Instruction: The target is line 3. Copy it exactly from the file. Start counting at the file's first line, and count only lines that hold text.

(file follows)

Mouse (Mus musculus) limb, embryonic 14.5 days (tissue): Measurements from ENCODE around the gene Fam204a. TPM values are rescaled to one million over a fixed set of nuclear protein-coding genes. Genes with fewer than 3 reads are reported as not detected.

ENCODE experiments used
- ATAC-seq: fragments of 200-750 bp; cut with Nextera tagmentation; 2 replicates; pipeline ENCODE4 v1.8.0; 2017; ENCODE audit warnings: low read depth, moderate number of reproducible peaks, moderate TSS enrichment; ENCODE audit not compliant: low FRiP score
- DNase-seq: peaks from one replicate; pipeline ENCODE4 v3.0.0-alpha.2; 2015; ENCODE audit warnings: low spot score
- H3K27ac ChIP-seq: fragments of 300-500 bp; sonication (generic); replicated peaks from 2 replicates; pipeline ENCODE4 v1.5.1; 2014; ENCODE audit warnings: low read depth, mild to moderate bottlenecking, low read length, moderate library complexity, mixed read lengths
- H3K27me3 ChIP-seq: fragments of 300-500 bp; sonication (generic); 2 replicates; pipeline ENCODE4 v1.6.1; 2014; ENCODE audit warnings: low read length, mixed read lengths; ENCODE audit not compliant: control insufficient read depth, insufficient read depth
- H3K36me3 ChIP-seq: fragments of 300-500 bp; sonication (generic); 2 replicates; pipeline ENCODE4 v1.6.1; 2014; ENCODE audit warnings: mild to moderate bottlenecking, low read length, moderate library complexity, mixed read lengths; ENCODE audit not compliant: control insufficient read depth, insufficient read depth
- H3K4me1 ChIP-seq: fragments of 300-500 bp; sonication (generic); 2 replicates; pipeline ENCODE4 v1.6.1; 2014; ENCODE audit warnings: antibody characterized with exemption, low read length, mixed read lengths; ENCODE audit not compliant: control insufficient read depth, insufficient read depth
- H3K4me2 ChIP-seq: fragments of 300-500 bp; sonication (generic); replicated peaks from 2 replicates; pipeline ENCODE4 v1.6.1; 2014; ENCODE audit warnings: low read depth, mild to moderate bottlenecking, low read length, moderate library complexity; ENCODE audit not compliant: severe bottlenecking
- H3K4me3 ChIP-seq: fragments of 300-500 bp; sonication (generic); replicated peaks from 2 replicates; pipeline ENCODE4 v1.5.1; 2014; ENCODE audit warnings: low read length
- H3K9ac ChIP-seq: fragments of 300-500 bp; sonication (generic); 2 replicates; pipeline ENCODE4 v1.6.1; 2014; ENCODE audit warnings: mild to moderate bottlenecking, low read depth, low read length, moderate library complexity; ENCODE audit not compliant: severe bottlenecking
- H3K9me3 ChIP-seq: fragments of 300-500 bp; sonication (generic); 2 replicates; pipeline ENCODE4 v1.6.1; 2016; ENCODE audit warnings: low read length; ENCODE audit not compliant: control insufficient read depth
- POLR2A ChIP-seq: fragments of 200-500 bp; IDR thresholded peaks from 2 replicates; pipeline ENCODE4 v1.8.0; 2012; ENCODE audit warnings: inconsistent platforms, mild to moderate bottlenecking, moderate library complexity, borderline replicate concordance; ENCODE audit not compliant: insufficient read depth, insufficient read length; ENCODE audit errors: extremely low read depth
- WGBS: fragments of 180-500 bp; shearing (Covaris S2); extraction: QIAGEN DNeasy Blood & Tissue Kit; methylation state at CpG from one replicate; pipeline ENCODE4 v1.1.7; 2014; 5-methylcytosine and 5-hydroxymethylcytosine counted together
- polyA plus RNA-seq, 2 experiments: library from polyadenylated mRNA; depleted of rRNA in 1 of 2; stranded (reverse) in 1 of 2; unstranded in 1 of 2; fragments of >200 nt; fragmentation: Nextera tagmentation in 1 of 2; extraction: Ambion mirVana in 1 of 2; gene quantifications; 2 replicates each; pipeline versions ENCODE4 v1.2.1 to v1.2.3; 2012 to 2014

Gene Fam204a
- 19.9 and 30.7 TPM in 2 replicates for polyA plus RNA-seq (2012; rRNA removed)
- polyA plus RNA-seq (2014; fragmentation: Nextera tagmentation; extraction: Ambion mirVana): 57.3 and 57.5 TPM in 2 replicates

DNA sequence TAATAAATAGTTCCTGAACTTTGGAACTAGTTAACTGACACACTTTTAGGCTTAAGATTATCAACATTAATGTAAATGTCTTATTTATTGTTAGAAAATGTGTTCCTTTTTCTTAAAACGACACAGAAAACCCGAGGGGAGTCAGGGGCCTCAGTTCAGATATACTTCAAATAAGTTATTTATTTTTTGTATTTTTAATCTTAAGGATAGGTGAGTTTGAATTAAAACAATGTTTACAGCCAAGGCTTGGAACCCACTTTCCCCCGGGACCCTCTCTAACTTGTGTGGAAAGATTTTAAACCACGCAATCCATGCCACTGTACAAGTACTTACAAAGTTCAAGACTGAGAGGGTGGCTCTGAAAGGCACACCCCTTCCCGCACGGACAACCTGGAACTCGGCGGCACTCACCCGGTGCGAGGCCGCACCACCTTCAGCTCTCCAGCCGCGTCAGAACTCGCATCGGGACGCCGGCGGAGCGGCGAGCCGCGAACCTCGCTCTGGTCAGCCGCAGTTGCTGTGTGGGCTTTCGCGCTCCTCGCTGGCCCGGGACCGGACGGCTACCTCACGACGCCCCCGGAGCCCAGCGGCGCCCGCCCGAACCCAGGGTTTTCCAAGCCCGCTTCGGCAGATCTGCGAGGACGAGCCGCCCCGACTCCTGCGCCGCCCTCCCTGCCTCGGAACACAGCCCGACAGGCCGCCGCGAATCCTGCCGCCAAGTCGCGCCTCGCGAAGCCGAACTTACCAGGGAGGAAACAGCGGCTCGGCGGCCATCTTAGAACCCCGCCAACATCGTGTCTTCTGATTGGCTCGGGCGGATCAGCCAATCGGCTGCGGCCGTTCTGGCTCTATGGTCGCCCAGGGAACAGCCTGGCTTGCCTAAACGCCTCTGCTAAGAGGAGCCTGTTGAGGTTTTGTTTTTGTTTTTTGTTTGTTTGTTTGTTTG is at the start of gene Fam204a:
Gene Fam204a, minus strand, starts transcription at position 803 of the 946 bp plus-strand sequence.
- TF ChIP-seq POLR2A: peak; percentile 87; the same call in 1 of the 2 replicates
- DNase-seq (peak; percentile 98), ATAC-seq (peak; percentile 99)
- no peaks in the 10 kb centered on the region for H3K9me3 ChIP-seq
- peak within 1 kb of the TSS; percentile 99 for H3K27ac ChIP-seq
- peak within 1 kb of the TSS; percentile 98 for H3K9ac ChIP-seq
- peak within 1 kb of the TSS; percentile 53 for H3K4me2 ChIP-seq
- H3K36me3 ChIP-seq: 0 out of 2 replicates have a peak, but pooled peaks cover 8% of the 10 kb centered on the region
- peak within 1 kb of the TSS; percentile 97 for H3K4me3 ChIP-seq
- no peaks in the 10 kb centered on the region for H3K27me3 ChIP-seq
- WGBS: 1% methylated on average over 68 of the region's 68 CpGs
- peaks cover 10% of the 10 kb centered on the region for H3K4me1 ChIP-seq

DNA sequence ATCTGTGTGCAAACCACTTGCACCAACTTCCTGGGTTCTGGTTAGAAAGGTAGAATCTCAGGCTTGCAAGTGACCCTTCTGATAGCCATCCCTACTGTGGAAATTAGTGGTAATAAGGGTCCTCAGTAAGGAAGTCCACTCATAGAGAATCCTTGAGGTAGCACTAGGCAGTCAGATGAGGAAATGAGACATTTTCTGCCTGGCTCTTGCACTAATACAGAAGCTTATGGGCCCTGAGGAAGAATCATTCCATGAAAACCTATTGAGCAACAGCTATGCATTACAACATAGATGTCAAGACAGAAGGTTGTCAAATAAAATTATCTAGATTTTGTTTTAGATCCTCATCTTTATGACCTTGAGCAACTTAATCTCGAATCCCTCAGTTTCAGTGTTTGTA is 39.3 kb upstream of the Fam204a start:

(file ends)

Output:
- ATAC-seq: fragments of 200-750 bp; cut with Nextera tagmentation; 2 replicates; pipeline ENCODE4 v1.8.0; 2017; ENCODE audit warnings: low read depth, moderate number of reproducible peaks, moderate TSS enrichment; ENCODE audit not compliant: low FRiP score